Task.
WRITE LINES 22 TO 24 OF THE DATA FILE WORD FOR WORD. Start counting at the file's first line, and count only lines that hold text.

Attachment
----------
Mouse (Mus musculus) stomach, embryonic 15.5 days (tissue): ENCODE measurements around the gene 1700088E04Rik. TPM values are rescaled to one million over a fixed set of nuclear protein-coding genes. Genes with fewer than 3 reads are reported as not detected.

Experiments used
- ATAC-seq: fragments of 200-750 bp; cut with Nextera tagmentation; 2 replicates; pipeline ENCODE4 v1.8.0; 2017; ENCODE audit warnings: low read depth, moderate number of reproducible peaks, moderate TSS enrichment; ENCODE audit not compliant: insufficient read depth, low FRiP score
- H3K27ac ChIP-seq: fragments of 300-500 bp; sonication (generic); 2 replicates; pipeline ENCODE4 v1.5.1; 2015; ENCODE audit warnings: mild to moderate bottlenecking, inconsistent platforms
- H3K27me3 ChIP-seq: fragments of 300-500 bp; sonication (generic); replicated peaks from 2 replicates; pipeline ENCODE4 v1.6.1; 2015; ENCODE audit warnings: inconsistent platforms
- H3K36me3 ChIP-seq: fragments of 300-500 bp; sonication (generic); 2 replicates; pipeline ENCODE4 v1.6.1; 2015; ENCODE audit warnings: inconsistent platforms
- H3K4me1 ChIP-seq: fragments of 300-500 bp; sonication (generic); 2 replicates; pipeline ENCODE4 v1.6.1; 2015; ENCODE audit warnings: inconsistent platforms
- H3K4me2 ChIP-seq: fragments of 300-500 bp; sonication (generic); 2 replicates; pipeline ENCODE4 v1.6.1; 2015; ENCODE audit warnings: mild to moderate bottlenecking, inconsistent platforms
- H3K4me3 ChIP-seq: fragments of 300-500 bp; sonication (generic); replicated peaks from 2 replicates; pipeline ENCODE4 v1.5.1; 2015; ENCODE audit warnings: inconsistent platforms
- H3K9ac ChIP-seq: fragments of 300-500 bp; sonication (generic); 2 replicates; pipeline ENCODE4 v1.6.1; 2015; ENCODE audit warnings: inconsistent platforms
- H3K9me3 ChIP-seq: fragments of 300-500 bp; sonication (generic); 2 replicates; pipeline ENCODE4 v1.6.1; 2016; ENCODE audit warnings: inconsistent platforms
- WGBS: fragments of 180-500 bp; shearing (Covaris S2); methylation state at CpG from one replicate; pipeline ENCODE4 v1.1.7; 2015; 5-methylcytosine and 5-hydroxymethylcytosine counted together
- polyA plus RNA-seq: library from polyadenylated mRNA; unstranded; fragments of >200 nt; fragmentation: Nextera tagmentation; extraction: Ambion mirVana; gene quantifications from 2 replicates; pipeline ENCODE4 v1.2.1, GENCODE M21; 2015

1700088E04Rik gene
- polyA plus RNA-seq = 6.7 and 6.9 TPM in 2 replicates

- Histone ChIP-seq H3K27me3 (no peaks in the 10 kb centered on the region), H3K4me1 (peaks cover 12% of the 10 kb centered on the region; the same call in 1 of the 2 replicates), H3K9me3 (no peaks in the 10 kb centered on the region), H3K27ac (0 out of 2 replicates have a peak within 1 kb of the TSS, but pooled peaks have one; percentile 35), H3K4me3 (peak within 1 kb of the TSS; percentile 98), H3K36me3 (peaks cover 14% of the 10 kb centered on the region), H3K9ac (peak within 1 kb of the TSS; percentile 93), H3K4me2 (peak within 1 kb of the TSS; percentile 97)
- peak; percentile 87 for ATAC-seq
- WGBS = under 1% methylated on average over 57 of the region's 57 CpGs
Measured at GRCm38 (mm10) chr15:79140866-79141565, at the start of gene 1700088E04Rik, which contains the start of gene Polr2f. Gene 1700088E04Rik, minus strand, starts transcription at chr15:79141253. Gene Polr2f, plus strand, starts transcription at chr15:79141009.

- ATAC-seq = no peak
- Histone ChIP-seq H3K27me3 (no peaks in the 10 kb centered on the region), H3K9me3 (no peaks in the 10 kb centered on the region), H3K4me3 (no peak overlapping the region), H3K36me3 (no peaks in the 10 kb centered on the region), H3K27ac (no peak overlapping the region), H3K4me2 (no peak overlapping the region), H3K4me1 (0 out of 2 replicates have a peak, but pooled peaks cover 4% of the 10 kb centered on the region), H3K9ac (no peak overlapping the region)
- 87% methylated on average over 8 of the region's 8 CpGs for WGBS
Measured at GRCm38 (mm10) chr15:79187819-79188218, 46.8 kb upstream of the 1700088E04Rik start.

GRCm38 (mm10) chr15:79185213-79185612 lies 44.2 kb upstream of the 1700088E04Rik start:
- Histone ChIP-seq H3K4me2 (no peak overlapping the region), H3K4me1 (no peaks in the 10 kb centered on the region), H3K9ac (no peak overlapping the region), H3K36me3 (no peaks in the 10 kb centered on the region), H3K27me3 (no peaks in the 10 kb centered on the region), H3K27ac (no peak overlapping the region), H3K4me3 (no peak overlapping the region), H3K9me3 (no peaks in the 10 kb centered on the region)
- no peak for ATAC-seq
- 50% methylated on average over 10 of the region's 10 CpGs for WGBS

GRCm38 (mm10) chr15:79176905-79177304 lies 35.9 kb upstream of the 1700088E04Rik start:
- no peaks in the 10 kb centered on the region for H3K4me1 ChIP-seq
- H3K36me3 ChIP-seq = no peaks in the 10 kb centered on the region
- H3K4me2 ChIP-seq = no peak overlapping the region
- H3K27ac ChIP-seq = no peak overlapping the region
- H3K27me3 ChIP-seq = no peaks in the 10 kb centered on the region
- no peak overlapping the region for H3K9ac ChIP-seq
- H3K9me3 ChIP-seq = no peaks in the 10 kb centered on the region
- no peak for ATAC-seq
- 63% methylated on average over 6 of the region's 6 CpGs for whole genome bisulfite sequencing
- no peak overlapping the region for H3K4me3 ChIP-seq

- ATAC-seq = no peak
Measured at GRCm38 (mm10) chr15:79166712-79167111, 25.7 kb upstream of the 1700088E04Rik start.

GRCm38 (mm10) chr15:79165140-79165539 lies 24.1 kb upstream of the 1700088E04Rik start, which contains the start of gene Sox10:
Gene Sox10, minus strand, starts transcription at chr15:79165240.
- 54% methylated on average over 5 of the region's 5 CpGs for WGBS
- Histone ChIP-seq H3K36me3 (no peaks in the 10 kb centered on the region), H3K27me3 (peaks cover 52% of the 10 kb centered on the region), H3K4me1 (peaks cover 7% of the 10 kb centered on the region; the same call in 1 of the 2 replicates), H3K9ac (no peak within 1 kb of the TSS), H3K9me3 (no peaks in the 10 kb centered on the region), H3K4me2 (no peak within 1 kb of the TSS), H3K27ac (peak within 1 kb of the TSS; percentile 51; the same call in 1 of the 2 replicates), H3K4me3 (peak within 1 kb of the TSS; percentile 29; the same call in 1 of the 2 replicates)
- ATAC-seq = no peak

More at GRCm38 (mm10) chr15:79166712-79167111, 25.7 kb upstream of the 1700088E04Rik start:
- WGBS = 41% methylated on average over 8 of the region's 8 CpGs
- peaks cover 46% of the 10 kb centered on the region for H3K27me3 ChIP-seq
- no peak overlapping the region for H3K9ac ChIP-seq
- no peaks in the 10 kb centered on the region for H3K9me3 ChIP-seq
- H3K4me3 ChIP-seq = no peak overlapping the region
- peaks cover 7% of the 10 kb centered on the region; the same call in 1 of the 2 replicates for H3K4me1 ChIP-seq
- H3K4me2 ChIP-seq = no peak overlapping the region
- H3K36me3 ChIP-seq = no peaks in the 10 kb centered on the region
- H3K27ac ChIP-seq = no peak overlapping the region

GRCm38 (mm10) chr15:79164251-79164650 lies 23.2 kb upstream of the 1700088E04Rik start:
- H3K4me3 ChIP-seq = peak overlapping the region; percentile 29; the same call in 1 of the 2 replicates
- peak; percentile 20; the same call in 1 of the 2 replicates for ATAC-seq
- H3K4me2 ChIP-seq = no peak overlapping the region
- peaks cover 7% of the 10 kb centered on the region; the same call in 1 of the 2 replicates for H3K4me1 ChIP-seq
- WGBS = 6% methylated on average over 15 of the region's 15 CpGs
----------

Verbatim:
- 87% methylated on average over 8 of the region's 8 CpGs for WGBS
Measured at GRCm38 (mm10) chr15:79187819-79188218, 46.8 kb upstream of the 1700088E04Rik start.

GRCm38 (mm10) chr15:79185213-79185612 lies 44.2 kb upstream of the 1700088E04Rik start: